Emily Ferrara is the author of The Alchemy of Grief, a collection of poems selected to win the Bordighera Poetry Prize, and published in bilingual edition (English with Italian translation by Sabine Pascarelli) in 2007. Her poetry has been nominated for the Pushcart Prize, and can be found in literary and medical journals, magazines and anthologies, and on a stone pillar in Cabot Woods in Newton, MA.
At the Bridge of Sighs
a crumpled doña lured me,
helpless as a fetus. I could not bear
the Doge’s Palace, striped gondoliers, gold-
threaded glass. Her skull tamped the ground,
arms outstretched. I gave her nothing
but this etching of words
she will never see. In the City of Light
between the mouths of the Po and the Piave,
I masqueraded in my skinbag
superluminal, fell headfirst
into the canal, a stinking tour de force
of flapping lapping luxury.
Previously published on-line in Superstition Review, Issue 4, Arizona State University, 2009
Listening for Nightingales
I tilt my head to listen for the myths
of eventide, but cannot hear
beyond the aria of frogs.
Single-minded, close my eyes, raise
my chin to moonless sky, and Listen.
Breathe a hint of lemon and wisteria.
Listen. My skin glistens midnight dew.
A cellist tempts the feathered gods
to sing. The valley fills expectancy.
Exquisite this Absence
Wild thyme and rosemary hum
with Tuscan bees. I’ve come
to the sloped olive grove to ponder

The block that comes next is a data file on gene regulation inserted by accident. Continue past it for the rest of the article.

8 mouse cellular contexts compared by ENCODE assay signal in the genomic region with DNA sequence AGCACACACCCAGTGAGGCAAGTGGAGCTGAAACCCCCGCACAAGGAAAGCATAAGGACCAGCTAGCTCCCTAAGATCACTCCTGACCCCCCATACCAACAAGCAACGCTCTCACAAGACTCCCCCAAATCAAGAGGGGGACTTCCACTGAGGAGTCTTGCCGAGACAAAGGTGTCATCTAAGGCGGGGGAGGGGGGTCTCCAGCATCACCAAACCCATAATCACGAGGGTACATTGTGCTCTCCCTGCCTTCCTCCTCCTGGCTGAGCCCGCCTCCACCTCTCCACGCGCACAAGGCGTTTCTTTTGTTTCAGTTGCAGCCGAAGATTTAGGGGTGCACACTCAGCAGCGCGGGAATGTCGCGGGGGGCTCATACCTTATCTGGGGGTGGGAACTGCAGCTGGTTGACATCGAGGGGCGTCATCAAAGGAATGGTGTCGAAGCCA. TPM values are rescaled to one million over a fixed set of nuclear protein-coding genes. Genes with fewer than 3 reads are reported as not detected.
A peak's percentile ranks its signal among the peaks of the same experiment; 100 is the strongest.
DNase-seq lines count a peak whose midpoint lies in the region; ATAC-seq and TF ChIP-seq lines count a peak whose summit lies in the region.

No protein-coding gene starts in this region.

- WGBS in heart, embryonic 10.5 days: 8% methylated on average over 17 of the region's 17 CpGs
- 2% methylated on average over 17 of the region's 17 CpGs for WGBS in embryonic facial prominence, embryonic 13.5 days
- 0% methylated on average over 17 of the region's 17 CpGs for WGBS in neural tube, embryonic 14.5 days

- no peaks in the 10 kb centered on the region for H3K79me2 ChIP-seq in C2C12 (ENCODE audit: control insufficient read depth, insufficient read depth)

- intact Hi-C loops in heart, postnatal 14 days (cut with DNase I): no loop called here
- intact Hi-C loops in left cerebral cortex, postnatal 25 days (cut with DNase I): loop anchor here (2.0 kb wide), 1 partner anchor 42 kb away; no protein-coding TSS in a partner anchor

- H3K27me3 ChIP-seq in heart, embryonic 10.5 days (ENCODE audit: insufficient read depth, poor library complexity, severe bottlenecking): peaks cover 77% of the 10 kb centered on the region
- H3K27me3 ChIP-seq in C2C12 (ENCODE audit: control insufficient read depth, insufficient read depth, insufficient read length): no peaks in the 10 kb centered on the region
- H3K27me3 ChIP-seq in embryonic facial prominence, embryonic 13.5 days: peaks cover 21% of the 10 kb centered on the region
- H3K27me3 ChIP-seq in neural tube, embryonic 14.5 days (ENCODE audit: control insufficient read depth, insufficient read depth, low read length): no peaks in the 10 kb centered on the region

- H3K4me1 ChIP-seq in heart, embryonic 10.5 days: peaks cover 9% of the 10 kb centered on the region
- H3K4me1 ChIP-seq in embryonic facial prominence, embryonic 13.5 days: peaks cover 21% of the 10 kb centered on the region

the small deceptions that provoke desire.
After years and years, passion
has burrowed in the undergrowth. I am
thousands of miles from home, my love,
where you are still sleeping.
I am feeding on the bluster
of spring – drunk on vines heavy
with promise, on the lure of barbed quills
and the pink-fingered fronds of redbud –
Tonight, as I have each night
away from you, I am
whispering your name, my love,
and I am smoldering.
In Sabine’s Kitchen
stalks of lilac stoop to face
perfection in a ruined vase
kettles simmer on the stove
while candles alter air to gold
the drape of semolina’s sheets
laid gently over pillowed sheep’s
medallions melt in rising heat
and heft of pomodoro, sweet
incessant stirrings sated soon
held in hungers’ pleasure swoon
Previously published in The Poet’s Cookbook: Recipes from Tuscany, by Grace Cavalieri and Sabine Pascarelli, Bordighera Press, 2009.
Poetry in this post: © Emily Ferrara
Venice photo: © Deva Jasheway
Published with the permission of Emily Ferrara